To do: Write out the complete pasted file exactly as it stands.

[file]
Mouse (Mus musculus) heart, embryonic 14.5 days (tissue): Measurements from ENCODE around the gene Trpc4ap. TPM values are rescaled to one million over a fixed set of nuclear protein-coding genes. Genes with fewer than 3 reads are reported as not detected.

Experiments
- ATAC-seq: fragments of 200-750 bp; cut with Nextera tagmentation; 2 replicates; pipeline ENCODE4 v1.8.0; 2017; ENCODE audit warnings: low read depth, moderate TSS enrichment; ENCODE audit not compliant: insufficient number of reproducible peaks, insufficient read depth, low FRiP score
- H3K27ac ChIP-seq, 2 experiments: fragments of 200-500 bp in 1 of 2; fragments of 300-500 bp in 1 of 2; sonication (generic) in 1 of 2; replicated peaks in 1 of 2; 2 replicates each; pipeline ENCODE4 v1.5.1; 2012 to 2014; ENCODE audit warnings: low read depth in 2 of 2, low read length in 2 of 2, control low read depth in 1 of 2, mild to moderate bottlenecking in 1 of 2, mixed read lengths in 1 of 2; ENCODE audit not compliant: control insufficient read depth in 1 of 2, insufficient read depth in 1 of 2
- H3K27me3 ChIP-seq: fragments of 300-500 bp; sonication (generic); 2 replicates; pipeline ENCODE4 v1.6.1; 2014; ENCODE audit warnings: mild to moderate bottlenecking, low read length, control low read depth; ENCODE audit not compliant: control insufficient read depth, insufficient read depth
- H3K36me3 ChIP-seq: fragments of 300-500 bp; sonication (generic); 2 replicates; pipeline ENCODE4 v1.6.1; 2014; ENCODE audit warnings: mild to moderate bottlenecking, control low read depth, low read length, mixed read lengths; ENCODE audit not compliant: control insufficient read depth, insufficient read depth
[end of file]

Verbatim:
Mouse (Mus musculus) heart, embryonic 14.5 days (tissue): Measurements from ENCODE around the gene Trpc4ap. TPM values are rescaled to one million over a fixed set of nuclear protein-coding genes. Genes with fewer than 3 reads are reported as not detected.

Experiments
- ATAC-seq: fragments of 200-750 bp; cut with Nextera tagmentation; 2 replicates; pipeline ENCODE4 v1.8.0; 2017; ENCODE audit warnings: low read depth, moderate TSS enrichment; ENCODE audit not compliant: insufficient number of reproducible peaks, insufficient read depth, low FRiP score
- H3K27ac ChIP-seq, 2 experiments: fragments of 200-500 bp in 1 of 2; fragments of 300-500 bp in 1 of 2; sonication (generic) in 1 of 2; replicated peaks in 1 of 2; 2 replicates each; pipeline ENCODE4 v1.5.1; 2012 to 2014; ENCODE audit warnings: low read depth in 2 of 2, low read length in 2 of 2, control low read depth in 1 of 2, mild to moderate bottlenecking in 1 of 2, mixed read lengths in 1 of 2; ENCODE audit not compliant: control insufficient read depth in 1 of 2, insufficient read depth in 1 of 2
- H3K27me3 ChIP-seq: fragments of 300-500 bp; sonication (generic); 2 replicates; pipeline ENCODE4 v1.6.1; 2014; ENCODE audit warnings: mild to moderate bottlenecking, low read length, control low read depth; ENCODE audit not compliant: control insufficient read depth, insufficient read depth
- H3K36me3 ChIP-seq: fragments of 300-500 bp; sonication (generic); 2 replicates; pipeline ENCODE4 v1.6.1; 2014; ENCODE audit warnings: mild to moderate bottlenecking, control low read depth, low read length, mixed read lengths; ENCODE audit not compliant: control insufficient read depth, insufficient read depth